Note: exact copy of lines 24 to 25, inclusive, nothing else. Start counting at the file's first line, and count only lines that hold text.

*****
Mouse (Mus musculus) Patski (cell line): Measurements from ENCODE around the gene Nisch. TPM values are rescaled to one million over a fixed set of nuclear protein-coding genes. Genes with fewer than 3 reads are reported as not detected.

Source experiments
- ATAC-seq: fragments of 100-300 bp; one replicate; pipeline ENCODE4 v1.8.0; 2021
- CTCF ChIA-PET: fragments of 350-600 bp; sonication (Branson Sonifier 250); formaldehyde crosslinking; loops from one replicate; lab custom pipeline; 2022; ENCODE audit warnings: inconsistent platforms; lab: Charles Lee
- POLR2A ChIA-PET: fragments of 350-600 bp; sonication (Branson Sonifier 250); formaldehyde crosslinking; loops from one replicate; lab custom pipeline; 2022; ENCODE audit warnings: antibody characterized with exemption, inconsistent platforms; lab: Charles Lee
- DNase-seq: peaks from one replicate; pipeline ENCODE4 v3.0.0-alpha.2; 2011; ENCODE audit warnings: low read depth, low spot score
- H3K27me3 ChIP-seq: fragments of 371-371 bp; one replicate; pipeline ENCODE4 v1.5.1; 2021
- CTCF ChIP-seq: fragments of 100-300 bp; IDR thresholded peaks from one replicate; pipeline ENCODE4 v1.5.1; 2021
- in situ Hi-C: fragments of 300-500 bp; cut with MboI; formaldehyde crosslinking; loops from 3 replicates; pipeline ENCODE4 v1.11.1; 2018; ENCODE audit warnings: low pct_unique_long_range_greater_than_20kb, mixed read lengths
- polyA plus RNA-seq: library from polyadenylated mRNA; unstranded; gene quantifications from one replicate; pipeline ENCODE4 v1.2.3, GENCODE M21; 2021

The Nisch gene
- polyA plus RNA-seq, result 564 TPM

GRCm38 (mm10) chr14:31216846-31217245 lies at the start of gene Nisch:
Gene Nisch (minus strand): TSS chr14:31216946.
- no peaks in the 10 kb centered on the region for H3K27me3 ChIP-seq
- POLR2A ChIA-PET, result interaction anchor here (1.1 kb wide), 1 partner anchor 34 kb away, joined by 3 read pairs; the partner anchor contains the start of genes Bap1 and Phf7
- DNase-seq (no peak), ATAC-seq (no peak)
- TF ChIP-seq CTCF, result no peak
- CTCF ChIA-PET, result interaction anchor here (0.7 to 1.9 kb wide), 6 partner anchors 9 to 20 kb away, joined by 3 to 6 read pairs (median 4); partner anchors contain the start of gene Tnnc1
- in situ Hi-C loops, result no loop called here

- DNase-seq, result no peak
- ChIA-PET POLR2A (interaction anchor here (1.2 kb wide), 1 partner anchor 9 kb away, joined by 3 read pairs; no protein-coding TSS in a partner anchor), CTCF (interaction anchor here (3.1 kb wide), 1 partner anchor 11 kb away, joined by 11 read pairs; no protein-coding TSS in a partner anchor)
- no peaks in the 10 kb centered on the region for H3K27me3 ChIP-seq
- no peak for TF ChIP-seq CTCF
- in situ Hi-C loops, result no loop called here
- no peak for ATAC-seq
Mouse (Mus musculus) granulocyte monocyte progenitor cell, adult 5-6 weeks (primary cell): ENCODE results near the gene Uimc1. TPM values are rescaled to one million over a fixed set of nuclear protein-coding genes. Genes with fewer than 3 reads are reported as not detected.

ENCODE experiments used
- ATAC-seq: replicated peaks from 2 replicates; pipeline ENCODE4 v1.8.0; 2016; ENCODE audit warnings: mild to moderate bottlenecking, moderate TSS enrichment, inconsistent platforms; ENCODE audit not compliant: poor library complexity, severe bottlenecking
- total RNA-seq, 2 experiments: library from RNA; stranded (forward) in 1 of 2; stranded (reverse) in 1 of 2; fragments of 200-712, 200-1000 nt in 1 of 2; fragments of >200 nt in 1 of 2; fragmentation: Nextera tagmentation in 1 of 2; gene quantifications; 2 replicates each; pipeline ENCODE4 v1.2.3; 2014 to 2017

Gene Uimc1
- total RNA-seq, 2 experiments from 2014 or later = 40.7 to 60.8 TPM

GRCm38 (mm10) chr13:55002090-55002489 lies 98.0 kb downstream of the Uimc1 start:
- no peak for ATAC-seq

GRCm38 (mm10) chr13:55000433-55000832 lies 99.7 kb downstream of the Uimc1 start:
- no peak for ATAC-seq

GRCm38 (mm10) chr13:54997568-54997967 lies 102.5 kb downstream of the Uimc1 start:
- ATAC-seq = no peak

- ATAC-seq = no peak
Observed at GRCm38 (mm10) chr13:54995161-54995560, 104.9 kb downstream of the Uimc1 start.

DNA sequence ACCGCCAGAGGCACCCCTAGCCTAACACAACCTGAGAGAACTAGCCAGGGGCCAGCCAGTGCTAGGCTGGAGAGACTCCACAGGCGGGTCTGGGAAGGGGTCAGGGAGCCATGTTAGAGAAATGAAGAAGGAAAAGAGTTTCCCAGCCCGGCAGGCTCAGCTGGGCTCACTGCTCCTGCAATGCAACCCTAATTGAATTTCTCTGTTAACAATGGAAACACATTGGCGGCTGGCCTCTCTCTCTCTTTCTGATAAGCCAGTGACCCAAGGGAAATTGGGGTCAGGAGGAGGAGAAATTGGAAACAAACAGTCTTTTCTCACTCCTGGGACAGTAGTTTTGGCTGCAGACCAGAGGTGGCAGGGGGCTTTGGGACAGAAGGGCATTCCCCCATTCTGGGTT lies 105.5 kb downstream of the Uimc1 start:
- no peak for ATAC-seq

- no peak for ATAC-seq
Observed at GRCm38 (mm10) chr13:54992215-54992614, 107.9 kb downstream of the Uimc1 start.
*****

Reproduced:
- no peak for TF ChIP-seq CTCF
- in situ Hi-C loops, result no loop called here